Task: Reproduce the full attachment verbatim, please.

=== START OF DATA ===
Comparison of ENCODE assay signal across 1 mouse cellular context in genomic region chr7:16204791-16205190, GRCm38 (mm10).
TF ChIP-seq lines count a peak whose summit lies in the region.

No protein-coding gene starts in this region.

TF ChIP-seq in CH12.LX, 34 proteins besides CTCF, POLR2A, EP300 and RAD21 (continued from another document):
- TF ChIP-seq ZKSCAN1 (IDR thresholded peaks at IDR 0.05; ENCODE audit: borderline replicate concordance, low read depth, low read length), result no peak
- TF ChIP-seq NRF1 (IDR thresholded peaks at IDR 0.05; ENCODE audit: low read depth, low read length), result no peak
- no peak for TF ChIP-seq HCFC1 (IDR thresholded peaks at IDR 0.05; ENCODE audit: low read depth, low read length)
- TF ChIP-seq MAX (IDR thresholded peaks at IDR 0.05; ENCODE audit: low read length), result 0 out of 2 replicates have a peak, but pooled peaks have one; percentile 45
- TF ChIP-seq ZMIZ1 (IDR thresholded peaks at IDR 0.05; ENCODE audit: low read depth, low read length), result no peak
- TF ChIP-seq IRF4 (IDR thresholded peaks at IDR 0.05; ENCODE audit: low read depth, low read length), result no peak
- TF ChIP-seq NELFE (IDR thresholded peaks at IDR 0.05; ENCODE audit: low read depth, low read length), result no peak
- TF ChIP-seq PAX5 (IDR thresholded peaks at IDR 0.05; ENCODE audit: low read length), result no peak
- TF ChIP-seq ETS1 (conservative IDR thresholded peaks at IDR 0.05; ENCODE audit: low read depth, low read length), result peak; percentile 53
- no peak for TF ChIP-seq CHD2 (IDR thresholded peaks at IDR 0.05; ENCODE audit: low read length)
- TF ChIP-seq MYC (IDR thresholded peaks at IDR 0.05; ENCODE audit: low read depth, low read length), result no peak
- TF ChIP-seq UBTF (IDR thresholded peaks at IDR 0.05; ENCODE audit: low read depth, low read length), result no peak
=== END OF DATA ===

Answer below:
Comparison of ENCODE assay signal across 1 mouse cellular context in genomic region chr7:16204791-16205190, GRCm38 (mm10).
TF ChIP-seq lines count a peak whose summit lies in the region.

No protein-coding gene starts in this region.

TF ChIP-seq in CH12.LX, 34 proteins besides CTCF, POLR2A, EP300 and RAD21 (continued from another document):
- TF ChIP-seq ZKSCAN1 (IDR thresholded peaks at IDR 0.05; ENCODE audit: borderline replicate concordance, low read depth, low read length), result no peak
- TF ChIP-seq NRF1 (IDR thresholded peaks at IDR 0.05; ENCODE audit: low read depth, low read length), result no peak
- no peak for TF ChIP-seq HCFC1 (IDR thresholded peaks at IDR 0.05; ENCODE audit: low read depth, low read length)
- TF ChIP-seq MAX (IDR thresholded peaks at IDR 0.05; ENCODE audit: low read length), result 0 out of 2 replicates have a peak, but pooled peaks have one; percentile 45
- TF ChIP-seq ZMIZ1 (IDR thresholded peaks at IDR 0.05; ENCODE audit: low read depth, low read length), result no peak
- TF ChIP-seq IRF4 (IDR thresholded peaks at IDR 0.05; ENCODE audit: low read depth, low read length), result no peak
- TF ChIP-seq NELFE (IDR thresholded peaks at IDR 0.05; ENCODE audit: low read depth, low read length), result no peak
- TF ChIP-seq PAX5 (IDR thresholded peaks at IDR 0.05; ENCODE audit: low read length), result no peak
- TF ChIP-seq ETS1 (conservative IDR thresholded peaks at IDR 0.05; ENCODE audit: low read depth, low read length), result peak; percentile 53
- no peak for TF ChIP-seq CHD2 (IDR thresholded peaks at IDR 0.05; ENCODE audit: low read length)
- TF ChIP-seq MYC (IDR thresholded peaks at IDR 0.05; ENCODE audit: low read depth, low read length), result no peak
- TF ChIP-seq UBTF (IDR thresholded peaks at IDR 0.05; ENCODE audit: low read depth, low read length), result no peak